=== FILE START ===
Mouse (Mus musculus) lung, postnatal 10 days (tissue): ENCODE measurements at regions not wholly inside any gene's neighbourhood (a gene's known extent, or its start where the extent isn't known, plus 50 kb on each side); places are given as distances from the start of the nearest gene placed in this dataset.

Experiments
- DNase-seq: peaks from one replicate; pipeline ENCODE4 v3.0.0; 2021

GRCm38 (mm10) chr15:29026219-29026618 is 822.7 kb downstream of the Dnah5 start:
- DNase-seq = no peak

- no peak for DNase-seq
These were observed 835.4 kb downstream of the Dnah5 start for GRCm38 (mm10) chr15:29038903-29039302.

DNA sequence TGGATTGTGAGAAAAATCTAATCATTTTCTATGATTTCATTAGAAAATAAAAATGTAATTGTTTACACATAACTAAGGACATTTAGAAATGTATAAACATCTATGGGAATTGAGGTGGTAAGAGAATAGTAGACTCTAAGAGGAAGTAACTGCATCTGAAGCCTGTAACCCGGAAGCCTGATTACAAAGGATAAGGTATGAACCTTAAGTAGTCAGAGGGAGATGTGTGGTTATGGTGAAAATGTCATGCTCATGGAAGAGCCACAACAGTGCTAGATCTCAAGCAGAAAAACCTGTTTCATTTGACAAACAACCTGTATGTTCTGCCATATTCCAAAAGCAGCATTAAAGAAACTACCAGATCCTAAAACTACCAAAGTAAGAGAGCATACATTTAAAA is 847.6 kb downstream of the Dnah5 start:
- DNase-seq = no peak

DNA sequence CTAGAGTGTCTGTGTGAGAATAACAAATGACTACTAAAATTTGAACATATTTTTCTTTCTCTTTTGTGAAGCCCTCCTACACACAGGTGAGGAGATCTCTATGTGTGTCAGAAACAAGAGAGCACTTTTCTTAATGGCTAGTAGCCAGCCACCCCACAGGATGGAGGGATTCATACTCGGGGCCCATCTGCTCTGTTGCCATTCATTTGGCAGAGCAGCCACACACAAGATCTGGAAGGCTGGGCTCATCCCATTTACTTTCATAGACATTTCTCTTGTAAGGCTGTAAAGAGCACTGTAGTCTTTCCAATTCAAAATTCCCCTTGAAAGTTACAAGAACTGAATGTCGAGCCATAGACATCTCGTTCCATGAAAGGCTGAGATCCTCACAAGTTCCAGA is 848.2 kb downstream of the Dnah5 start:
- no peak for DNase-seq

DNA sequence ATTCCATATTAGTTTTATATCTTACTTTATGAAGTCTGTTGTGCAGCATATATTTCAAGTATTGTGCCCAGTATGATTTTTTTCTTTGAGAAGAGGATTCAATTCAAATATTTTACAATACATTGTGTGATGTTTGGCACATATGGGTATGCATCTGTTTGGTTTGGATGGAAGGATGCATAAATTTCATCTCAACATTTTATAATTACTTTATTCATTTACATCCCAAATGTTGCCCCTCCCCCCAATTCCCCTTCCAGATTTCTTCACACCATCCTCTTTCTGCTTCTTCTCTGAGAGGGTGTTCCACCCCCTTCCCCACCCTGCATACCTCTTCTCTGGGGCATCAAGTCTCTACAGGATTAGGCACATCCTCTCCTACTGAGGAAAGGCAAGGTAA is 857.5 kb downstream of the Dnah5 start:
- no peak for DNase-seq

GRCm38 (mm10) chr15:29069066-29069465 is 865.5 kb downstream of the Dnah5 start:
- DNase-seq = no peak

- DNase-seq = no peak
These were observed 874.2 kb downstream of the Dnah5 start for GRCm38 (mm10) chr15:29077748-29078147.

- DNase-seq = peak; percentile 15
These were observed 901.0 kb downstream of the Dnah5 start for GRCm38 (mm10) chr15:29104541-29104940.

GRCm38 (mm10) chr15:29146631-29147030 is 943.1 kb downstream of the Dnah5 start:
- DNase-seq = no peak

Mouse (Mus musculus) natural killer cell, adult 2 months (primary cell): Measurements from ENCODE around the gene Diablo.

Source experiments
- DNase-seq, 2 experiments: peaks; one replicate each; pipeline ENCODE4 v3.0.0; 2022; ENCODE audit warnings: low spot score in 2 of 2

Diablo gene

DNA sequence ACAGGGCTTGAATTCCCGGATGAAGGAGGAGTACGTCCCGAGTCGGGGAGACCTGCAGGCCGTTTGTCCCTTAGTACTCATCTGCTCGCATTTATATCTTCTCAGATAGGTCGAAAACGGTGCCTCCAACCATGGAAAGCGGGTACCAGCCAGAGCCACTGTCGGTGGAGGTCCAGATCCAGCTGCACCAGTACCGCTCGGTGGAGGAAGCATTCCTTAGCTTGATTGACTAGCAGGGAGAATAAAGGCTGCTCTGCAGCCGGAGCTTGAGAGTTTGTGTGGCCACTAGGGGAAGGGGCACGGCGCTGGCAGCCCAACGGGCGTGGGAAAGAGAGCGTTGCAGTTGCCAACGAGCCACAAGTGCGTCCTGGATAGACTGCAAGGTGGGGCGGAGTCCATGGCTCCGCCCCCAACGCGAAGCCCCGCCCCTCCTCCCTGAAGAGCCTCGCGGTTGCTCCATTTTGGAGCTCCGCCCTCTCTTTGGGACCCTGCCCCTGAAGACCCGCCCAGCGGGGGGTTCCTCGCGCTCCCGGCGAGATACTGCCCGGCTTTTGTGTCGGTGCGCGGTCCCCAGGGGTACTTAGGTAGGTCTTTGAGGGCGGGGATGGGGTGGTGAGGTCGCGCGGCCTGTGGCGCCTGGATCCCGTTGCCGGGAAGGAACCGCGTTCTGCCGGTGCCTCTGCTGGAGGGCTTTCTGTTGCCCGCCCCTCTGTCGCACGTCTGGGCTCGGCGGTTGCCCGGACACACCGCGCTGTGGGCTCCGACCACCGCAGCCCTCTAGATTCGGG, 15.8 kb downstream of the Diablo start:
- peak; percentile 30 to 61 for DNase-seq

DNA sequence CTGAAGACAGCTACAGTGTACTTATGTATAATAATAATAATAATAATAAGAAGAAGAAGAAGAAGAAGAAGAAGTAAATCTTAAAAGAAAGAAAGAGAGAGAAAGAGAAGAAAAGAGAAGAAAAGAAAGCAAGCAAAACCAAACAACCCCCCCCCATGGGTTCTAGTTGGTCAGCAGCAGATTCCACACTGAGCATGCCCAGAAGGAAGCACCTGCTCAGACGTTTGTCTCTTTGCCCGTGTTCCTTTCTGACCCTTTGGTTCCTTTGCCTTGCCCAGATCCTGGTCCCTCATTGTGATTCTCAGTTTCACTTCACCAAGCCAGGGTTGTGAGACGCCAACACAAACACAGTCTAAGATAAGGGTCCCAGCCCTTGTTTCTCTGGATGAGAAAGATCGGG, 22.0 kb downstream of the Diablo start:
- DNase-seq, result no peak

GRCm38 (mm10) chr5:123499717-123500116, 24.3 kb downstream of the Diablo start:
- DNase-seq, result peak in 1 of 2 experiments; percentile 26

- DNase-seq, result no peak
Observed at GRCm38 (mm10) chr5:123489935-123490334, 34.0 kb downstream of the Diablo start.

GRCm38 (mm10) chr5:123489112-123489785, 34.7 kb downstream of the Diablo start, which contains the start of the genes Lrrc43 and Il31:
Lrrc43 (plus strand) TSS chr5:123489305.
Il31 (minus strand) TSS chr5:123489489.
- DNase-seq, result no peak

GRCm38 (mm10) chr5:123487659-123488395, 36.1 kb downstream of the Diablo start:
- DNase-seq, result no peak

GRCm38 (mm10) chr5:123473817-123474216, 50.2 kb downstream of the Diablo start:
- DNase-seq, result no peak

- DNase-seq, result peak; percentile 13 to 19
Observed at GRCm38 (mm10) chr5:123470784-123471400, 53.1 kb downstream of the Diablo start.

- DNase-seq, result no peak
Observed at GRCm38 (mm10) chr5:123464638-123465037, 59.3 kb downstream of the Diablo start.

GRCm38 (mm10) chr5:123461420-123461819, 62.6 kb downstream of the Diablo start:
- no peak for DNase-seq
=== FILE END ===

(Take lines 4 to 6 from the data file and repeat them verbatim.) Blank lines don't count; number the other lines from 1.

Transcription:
GRCm38 (mm10) chr15:29026219-29026618 is 822.7 kb downstream of the Dnah5 start:
- DNase-seq = no peak

- no peak for DNase-seq